Spit Take Saturday: Sarah Silverman

Sarah Silverman - "We Are Miracles" ; Standup at The LargoWelcome to Spit Take Saturday, courtesy of Brown Paper Tickets’ Comedy Doer Julie Seabaugh and her professional comedy criticism site The Spit Take. Julie’s goal with the site is to “elevate the public perception of stand-up comedy to that of a legitimate art form, and to enable comedy criticism be taken as seriously as that of theater, film, music, food, even video games. No a**-kissing. No bias. No mercy. Just honest, unfiltered, long-form reviews written by professional, knowledgeable comedy critics.” 

Every week Julie will select an entry from the site to be included on our blog and hand-pick some related events happening that week that So, without further ado, let us introduce you to this week’s Spit Take Saturday!

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Sarah Silverman’s new HBO special We Are Miracles opens with the comedian outside the club where she’s about to perform. A car full of presumed gangbangers stops to chat her up. They mock her for performing in the tiny side room at L.A.’s Largo, which seats just 39 people, and Silverman responds with faux-indignation, “It’s intimate, f@#$%&*!”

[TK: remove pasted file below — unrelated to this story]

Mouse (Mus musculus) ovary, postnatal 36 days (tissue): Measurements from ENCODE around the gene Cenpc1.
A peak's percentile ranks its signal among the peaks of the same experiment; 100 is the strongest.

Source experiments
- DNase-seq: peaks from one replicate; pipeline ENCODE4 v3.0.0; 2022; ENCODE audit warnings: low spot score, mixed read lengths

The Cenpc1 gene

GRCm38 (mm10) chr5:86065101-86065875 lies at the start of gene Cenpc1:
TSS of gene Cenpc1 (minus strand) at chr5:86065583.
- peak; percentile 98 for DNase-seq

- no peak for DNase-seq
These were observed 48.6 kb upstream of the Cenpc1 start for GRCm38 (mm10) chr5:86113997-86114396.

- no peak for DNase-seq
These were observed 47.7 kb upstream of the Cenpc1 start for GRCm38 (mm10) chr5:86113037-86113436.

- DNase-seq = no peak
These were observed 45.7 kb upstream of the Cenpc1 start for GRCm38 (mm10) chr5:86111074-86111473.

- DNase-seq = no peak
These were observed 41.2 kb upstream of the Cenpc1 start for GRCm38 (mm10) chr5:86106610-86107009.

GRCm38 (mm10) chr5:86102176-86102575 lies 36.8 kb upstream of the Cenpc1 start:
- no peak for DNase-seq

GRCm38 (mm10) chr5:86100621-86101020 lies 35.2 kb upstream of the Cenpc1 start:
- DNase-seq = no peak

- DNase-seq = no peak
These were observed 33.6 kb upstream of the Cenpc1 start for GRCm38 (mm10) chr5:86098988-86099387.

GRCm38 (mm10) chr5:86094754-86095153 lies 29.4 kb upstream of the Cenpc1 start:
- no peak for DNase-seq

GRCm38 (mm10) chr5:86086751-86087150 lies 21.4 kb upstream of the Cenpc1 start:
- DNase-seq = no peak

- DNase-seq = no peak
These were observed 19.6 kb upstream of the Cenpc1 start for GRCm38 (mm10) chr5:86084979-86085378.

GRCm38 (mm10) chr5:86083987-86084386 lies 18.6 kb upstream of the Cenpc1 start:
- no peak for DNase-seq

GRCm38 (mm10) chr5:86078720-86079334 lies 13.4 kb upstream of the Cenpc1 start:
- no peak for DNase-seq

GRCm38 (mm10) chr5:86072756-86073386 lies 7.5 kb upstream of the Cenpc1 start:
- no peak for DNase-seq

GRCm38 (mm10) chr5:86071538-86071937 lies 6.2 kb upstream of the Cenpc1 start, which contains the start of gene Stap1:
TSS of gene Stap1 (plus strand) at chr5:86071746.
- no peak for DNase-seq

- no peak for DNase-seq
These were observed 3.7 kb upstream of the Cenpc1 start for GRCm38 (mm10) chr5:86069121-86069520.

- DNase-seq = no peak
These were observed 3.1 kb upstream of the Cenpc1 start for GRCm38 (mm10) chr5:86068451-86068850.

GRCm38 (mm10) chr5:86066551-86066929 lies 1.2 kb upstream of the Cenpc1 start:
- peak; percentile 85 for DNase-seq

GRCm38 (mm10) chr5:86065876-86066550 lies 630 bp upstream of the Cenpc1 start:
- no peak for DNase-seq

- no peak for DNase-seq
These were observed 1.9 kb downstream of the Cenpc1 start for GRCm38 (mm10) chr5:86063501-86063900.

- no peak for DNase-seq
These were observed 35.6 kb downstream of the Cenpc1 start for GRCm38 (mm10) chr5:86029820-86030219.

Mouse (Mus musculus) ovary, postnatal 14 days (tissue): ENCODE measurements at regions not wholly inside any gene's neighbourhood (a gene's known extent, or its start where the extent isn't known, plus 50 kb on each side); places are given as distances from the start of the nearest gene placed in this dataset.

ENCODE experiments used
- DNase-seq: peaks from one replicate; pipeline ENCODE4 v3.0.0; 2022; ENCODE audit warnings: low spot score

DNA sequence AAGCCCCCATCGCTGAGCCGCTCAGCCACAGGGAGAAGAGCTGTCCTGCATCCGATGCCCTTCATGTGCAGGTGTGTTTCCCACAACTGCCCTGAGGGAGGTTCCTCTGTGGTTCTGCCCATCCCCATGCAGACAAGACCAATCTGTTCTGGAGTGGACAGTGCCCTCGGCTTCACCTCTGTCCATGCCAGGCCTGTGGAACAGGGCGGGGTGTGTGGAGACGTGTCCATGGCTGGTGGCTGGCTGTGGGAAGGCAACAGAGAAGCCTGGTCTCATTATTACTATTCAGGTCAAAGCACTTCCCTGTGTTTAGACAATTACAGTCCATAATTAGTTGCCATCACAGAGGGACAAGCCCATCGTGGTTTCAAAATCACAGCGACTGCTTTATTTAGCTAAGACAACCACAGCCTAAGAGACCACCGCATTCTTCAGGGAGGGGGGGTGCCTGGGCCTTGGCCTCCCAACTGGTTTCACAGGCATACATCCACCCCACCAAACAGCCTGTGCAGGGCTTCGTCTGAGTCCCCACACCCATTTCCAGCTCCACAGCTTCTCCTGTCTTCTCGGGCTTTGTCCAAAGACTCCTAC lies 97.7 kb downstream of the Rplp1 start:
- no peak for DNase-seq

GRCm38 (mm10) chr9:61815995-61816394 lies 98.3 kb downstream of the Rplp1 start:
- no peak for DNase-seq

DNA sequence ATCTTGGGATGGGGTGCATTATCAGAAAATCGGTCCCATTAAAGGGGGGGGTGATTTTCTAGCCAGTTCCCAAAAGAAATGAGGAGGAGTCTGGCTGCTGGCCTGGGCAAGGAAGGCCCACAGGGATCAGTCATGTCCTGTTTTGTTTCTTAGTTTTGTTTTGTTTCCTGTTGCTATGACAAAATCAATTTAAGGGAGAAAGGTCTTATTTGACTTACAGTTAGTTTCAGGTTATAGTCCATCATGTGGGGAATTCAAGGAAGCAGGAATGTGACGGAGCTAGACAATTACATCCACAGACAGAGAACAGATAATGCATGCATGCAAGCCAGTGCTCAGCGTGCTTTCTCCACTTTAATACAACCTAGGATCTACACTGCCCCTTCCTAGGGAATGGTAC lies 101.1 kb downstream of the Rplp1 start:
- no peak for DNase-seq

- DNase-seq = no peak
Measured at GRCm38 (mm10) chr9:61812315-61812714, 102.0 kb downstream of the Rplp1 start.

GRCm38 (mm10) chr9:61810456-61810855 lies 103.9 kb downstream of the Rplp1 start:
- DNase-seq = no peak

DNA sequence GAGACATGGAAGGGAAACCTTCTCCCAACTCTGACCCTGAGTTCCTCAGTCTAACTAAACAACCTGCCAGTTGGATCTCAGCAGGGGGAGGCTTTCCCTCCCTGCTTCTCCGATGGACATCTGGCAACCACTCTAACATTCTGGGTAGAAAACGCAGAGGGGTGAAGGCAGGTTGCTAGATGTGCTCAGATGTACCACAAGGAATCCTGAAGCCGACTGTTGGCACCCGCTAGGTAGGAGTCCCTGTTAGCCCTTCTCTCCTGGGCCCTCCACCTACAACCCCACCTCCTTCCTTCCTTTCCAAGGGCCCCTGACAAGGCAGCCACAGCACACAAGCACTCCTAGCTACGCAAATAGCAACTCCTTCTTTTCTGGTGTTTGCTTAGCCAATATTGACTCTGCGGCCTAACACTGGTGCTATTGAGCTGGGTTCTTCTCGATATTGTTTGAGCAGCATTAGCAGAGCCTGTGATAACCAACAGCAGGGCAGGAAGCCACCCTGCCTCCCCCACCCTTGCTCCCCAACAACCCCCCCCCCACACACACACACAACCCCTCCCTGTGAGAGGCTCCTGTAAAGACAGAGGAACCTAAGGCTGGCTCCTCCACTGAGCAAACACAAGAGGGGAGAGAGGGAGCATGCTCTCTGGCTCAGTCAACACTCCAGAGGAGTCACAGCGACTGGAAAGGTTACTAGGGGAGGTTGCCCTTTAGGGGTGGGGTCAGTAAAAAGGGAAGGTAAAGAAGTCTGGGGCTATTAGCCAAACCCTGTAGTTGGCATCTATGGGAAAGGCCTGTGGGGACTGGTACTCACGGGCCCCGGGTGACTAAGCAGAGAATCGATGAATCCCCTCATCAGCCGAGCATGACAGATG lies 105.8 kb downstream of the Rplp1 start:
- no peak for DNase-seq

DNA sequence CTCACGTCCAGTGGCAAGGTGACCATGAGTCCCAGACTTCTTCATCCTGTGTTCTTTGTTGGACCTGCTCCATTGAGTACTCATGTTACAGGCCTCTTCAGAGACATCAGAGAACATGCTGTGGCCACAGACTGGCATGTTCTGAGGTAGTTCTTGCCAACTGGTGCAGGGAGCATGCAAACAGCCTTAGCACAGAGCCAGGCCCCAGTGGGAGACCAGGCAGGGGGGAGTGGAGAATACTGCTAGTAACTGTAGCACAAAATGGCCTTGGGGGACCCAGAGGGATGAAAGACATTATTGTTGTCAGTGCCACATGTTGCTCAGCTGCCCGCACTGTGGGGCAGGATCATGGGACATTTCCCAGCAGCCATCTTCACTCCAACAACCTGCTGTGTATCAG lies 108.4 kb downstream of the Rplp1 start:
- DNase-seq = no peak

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Spit Take Saturday: Andy Kaufman

Andy_Kaufman_-_Andy_and_His_Grandmother-330x330Welcome to Spit Take Saturday, courtesy of Brown Paper Tickets’ Comedy Doer Julie Seabaugh and her professional comedy criticism site The Spit Take. Julie’s goal with the site is to “elevate the public perception of stand-up comedy to that of a legitimate art form, and to enable comedy criticism be taken as seriously as that of theater, film, music, food, even video games. No a**-kissing. No bias. No mercy. Just honest, unfiltered, long-form reviews written by professional, knowledgeable comedy critics.” 

Every week Julie will select an entry from the site to be included on our blog and hand-pick some related events happening that week that she feels all you comedy lovers out there will appreciate.

So, without further ado, let us introduce you to this week’s Spit Take Saturday!